Bread Pudding and Salted Caramel Sauce

A few days ago I was looking in the cupboards when I came across a loaf of a fruit filled panettone bread. Looking at the expiration date it looks like it was a gift from last years Christmas. Making bread pudding is as straightforward as it gets. The base of bread pudding can consists of year old panettone bread or other bread of choice, your favorite flavor combos, and custard. From start to finish it takes about an hour to make.

Preheat oven to 375°. Take a medium sauce pan and put about a tablespoon of water in the bottom of the pan. This prevents the cream and milk from scorching. Add to the saucepan 1 ½ cups of milk (whole or 2%), ½ cup of heavy whipping cream, 1 cinnamon stick, 1 vanilla bean split, scraped, and bring to a boil.

While keeping an eye on your sauce pan cube about 16 oz of bread, place in a 9x13 baking dish, and set aside. By now your liquid should be up to a boil. Take off the heat and let it cool for a few minutes. During the cooling time take a mixing bowl and mix 4 whole eggs with ⅜ cups of sugar until it’s completely incorporated.

Pour infused milk into the egg mixture and mix thoroughly. When both mixtures are fully incorporated pour ½ of the mixture over the bread and let stand for about 10 minutes. After the bread has had a chance to soak up some of the custard pour the rest of the custard over it and bake for about 40 minutes or until golden brown.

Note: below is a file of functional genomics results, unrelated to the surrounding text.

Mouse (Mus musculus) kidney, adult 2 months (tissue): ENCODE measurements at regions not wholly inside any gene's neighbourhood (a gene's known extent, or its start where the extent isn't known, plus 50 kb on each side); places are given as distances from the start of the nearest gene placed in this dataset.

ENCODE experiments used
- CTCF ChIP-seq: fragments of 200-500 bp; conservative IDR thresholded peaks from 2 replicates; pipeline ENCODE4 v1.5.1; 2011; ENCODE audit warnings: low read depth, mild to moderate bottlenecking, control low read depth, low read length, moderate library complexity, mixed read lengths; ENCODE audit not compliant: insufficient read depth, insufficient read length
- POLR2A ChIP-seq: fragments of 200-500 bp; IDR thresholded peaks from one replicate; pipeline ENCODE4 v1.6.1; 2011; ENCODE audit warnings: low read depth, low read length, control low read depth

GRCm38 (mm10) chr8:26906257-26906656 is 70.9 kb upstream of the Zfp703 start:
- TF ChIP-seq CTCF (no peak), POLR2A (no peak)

A bread pudding isn’t complete without a sauce. I came across a French recipe for a salted caramel sauce in one of the Gourmet magazines a few months back and I can’t get enough of it. The salt adds intensity to anything sweet and a depth of flavor that is hard to describe.

To make enough sauce for your bread pudding take a small sauce pan and add ½ tablespoon of light corn syrup, ½ cup of sugar, and dissolve over medium to high heat. Occasionally swirl the pan until the sugar reaches a deep golden color. Once the sauce has reached the desired color stir in ¼ cup of heavy whipping cream and ¼ - ½ teaspoon of kosher salt and cook on low-medium heat. Stir the sauce until the salt is completely dissolved. After the salt has dissolved stir in 1-2 tablespoons of cold butter and serve.

The richness of the bread pudding along with the sweet, salty and complex flavors of the caramel sauce works really well together. If you don’t get a chance to make the bread pudding you have to at least make the caramel sauce. Use it for ice cream, waffles, or whatever you want because it is delicious.

Going back...

It’s official~ Starting November 15th I am going back to culinary arts school. A couple of years after high school I attended the The Cooking and Hospitality Institute of Chicago. What I can remember during my short lived stay is that the school was ranked as one of the best in teaching classical French cooking technique. Looking back on why I didn't finish I realized that I was there for the wrong reasons.

My mom lost a battle to cancer during my high school years. She stipulated in the will that I had to graduate with a post secondary degree. Like I mentioned in my first blog entry, You have to start somewhere, I grew up in a single parent home helping my mom in the kitchen. I thought that CHIC would keep me connected with my childhood memories. Oh I was wrong.

I enjoy being in a kitchen so I've decided that it’s time for me to take my passion to another level and go back to school. Classic Cooking Academy in Scottsdale, Arizona offers a 24 week part-time program that starts this Saturday.

I’m not sure what to fully expect or exactly what the credentials will do for my personal and professional goals. Either way I'm confident that this time I'm going for the right reasons and I'm eager to get started.